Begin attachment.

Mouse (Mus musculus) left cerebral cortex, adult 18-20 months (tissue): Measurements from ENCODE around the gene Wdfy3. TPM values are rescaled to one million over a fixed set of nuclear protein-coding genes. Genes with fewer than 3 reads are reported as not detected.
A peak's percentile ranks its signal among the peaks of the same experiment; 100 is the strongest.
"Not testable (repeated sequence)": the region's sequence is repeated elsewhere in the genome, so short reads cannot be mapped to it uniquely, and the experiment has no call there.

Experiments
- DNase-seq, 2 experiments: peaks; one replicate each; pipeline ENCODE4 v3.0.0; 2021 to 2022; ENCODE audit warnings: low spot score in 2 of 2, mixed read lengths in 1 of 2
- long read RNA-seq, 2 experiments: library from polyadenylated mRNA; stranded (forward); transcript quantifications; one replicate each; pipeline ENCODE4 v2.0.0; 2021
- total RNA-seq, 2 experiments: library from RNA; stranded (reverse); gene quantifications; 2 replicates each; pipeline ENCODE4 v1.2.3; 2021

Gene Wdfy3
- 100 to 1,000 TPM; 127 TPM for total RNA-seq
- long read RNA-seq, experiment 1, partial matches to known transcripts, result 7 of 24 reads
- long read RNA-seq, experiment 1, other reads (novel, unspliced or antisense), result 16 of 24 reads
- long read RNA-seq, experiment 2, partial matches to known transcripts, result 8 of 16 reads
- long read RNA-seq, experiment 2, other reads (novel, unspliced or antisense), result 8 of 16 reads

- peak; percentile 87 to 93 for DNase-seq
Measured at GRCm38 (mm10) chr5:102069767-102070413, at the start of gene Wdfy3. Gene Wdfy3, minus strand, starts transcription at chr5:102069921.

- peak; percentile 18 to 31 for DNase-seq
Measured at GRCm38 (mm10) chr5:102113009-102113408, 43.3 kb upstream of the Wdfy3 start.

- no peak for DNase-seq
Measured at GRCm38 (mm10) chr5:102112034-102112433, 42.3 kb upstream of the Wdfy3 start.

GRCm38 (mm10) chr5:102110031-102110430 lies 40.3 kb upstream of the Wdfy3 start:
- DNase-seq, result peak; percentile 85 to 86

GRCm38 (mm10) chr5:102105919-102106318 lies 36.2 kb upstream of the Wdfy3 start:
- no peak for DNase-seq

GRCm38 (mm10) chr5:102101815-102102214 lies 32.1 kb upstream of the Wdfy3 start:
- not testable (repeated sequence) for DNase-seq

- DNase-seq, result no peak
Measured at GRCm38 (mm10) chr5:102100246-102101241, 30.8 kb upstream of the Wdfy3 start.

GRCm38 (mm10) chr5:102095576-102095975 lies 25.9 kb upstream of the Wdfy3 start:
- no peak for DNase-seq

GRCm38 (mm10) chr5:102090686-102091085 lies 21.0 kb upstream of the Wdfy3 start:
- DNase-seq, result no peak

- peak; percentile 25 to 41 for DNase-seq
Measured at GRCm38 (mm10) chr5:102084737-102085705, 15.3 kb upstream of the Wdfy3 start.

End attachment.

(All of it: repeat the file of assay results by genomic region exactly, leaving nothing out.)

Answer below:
Mouse (Mus musculus) left cerebral cortex, adult 18-20 months (tissue): Measurements from ENCODE around the gene Wdfy3. TPM values are rescaled to one million over a fixed set of nuclear protein-coding genes. Genes with fewer than 3 reads are reported as not detected.
A peak's percentile ranks its signal among the peaks of the same experiment; 100 is the strongest.
"Not testable (repeated sequence)": the region's sequence is repeated elsewhere in the genome, so short reads cannot be mapped to it uniquely, and the experiment has no call there.

Experiments
- DNase-seq, 2 experiments: peaks; one replicate each; pipeline ENCODE4 v3.0.0; 2021 to 2022; ENCODE audit warnings: low spot score in 2 of 2, mixed read lengths in 1 of 2
- long read RNA-seq, 2 experiments: library from polyadenylated mRNA; stranded (forward); transcript quantifications; one replicate each; pipeline ENCODE4 v2.0.0; 2021
- total RNA-seq, 2 experiments: library from RNA; stranded (reverse); gene quantifications; 2 replicates each; pipeline ENCODE4 v1.2.3; 2021

Gene Wdfy3
- 100 to 1,000 TPM; 127 TPM for total RNA-seq
- long read RNA-seq, experiment 1, partial matches to known transcripts, result 7 of 24 reads
- long read RNA-seq, experiment 1, other reads (novel, unspliced or antisense), result 16 of 24 reads
- long read RNA-seq, experiment 2, partial matches to known transcripts, result 8 of 16 reads
- long read RNA-seq, experiment 2, other reads (novel, unspliced or antisense), result 8 of 16 reads

- peak; percentile 87 to 93 for DNase-seq
Measured at GRCm38 (mm10) chr5:102069767-102070413, at the start of gene Wdfy3. Gene Wdfy3, minus strand, starts transcription at chr5:102069921.

- peak; percentile 18 to 31 for DNase-seq
Measured at GRCm38 (mm10) chr5:102113009-102113408, 43.3 kb upstream of the Wdfy3 start.

- no peak for DNase-seq
Measured at GRCm38 (mm10) chr5:102112034-102112433, 42.3 kb upstream of the Wdfy3 start.

GRCm38 (mm10) chr5:102110031-102110430 lies 40.3 kb upstream of the Wdfy3 start:
- DNase-seq, result peak; percentile 85 to 86

GRCm38 (mm10) chr5:102105919-102106318 lies 36.2 kb upstream of the Wdfy3 start:
- no peak for DNase-seq

GRCm38 (mm10) chr5:102101815-102102214 lies 32.1 kb upstream of the Wdfy3 start:
- not testable (repeated sequence) for DNase-seq

- DNase-seq, result no peak
Measured at GRCm38 (mm10) chr5:102100246-102101241, 30.8 kb upstream of the Wdfy3 start.

GRCm38 (mm10) chr5:102095576-102095975 lies 25.9 kb upstream of the Wdfy3 start:
- no peak for DNase-seq

GRCm38 (mm10) chr5:102090686-102091085 lies 21.0 kb upstream of the Wdfy3 start:
- DNase-seq, result no peak

- peak; percentile 25 to 41 for DNase-seq
Measured at GRCm38 (mm10) chr5:102084737-102085705, 15.3 kb upstream of the Wdfy3 start.